Let’s circle back to that concept of independence that comes happily in hand with security. As a whole for many year independence was viewed in a negative light. Women are and were socialized to be dependent on the nuclear family structure. Thankfully this scale is tilting slightly as women proudly wear the label of “Crazy Cat Lady” across their chests instead of single, sad and in love with cats being whispered across the church pews.

This idea of independence is a craving for some and path straight to hell in the eyes of some women. However, it should be a viable option both emotionally, socially, and financially.

The Era of Financial Feminism

Here we are in the midst of belief systems that perpetuate a place we have put women for decades. A series of systems that is nuanced and provides challenges financially for women, especially women of color or women with disabilities.

Financial Independence is about more that early retirement and funding your FU account. It is about more than that because we do not play on a even field with set rules. Women still play on the sidelines and it is time that changes.

Ways to Tip the Scales

It is through awareness and action that things can change. If you have made it this far in my post you may be angry or considering how to refute my statements or you totally loved it and are ready to don your pink pussy hat.

But before you do either of these things, consider the ways we can tip the scales together as men for women and women for women.

#1 Sisterhood and Support- Adopt the mantra Her Success if My Success. Or better yet get out there and fight for her success too.

#2 Direct Purchases- Consider who you buy from and who benefits from it. If you can direct your purchases for women and women owned companies. Do so.

#3 Direct Investment- Your own investment. Choose where to invest and do it for yourself EVEN if you are in a relationship that provides the future plan.

#4 Understand your Funds- Know where your money is and how much you make. Also, know how much your co-workers make. Perhaps you are due for a raise.

#5 Conversations- This is perhaps the most simple and ties into sisterhood. Talk to people about money, specifically your feelings with money. This is one of the most challenging conversations to have, and primarily because of the stated stigma and beliefs above that tie into how both men and women are perceived.

As I was writing this post, I stumbled across a post on Bravely that lists the Ten Financial Commandments for Women. This covers similar suggestions I have mentioned above and a few more.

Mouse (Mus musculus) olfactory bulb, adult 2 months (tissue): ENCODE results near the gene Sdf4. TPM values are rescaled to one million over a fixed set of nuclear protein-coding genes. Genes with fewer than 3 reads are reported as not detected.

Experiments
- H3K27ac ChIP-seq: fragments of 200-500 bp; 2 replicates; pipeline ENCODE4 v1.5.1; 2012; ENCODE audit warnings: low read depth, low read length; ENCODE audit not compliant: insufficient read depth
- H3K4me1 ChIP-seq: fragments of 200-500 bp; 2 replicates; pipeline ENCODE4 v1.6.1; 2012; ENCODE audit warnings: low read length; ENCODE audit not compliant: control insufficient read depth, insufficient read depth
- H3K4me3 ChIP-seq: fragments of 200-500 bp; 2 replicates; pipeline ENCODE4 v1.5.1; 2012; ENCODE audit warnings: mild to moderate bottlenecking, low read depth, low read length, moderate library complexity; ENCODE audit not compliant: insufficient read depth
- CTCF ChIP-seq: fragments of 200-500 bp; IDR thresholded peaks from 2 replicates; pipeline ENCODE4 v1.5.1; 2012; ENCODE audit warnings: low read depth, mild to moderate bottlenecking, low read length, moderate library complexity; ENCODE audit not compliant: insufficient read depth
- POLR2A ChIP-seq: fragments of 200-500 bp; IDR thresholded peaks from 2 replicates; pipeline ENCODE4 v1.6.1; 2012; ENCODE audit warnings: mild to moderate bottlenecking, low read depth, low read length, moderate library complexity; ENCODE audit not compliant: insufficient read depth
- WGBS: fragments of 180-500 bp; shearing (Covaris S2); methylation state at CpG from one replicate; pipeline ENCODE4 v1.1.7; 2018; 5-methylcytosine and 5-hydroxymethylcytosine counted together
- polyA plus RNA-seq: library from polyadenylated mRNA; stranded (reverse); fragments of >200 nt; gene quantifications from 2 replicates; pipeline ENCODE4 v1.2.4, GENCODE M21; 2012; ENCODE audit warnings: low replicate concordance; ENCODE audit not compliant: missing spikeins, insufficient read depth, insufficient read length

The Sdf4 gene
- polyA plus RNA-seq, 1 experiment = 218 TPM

On this note, I would love to know the stigma or deeply rooted belief you feel is tied to money? How has this affected you or your path towards FI?

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5 comments

chiropracteur formation en alternance February 14, 2018 - 2:48 am

Everything is very open with a really clear clarification of the
issues. It was definitely informative. Your website is
very useful. Thanks for sharing!

Reply
Bethany McCamish February 14, 2018 - 3:44 pm

Thank you! I am so glad that you it resonated with you. It is good to hear feed back as I do not want these to be viewed as rants, but instead “open and clear” thoughts on the issue. Thanks again!

Reply
Angela @ Tread Lightly Retire Early February 23, 2018 - 4:15 pm

The work hair and makeup thing irks me to no end. I’ve done a decent job getting around this by wearing nicer clothes than the rest of my coworkers, but I still get comments about how “nice” or dressed up I look on the few occasions I actually put make up on. Which is frustrating, because men never have to spend time on makeup!

Reply
Jennifer @oscoey February 23, 2018 - 6:05 pm

This really resonated with me. I have way less in my retirement account than my husband because I worked part-time for so long and then took time off for the kids. I wish it wasn’t like that but I also am totally ok with having one parent home as much as we did. There really should be more balance though.

Reply
Bethany February 23, 2018 - 6:54 pm

Jennifer, thank you for sharing, I cannot tell you how much it means to here other women’s stories. The life balance is always hard and even harder for women.

Reply